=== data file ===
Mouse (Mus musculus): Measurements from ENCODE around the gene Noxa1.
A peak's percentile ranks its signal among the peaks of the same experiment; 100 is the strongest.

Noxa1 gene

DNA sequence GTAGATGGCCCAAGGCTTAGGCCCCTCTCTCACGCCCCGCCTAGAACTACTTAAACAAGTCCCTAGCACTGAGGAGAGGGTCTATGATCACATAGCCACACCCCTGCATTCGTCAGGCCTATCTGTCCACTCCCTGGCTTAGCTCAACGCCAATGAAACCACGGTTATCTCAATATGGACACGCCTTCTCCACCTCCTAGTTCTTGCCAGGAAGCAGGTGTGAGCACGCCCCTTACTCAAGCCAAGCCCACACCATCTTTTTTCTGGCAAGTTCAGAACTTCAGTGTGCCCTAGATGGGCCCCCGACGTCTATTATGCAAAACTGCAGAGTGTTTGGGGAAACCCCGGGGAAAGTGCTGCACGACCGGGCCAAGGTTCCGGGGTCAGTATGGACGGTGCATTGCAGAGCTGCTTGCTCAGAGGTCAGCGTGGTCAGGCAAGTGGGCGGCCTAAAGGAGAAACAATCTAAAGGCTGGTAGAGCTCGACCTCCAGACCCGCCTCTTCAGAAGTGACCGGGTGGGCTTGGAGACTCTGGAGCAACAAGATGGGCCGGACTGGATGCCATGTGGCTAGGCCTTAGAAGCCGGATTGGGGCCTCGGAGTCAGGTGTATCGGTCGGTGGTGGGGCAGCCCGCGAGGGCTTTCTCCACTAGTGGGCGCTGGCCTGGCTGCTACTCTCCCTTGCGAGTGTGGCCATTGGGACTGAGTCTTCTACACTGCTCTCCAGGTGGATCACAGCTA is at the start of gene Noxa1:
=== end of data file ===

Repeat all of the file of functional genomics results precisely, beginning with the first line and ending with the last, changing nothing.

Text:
Mouse (Mus musculus): Measurements from ENCODE around the gene Noxa1.
A peak's percentile ranks its signal among the peaks of the same experiment; 100 is the strongest.

Noxa1 gene

DNA sequence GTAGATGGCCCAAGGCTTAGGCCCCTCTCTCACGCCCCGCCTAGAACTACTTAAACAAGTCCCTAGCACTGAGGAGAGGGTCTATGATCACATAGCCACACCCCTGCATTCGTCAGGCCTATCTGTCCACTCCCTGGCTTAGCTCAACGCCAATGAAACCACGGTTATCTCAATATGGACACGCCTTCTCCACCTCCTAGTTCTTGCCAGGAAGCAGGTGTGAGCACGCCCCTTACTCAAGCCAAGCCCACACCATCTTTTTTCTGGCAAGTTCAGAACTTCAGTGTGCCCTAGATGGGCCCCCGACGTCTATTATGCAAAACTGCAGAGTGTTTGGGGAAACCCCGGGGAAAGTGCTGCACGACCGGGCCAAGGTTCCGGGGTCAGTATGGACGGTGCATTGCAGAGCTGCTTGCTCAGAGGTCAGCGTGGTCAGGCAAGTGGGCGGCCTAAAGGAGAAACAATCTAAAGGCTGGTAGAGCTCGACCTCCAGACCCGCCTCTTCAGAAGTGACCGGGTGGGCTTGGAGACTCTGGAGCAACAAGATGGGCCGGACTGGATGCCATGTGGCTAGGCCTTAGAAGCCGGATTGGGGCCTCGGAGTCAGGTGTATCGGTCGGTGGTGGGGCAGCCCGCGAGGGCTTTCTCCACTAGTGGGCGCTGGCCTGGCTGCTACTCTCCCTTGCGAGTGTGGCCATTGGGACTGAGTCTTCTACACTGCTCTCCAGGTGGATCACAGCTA is at the start of gene Noxa1: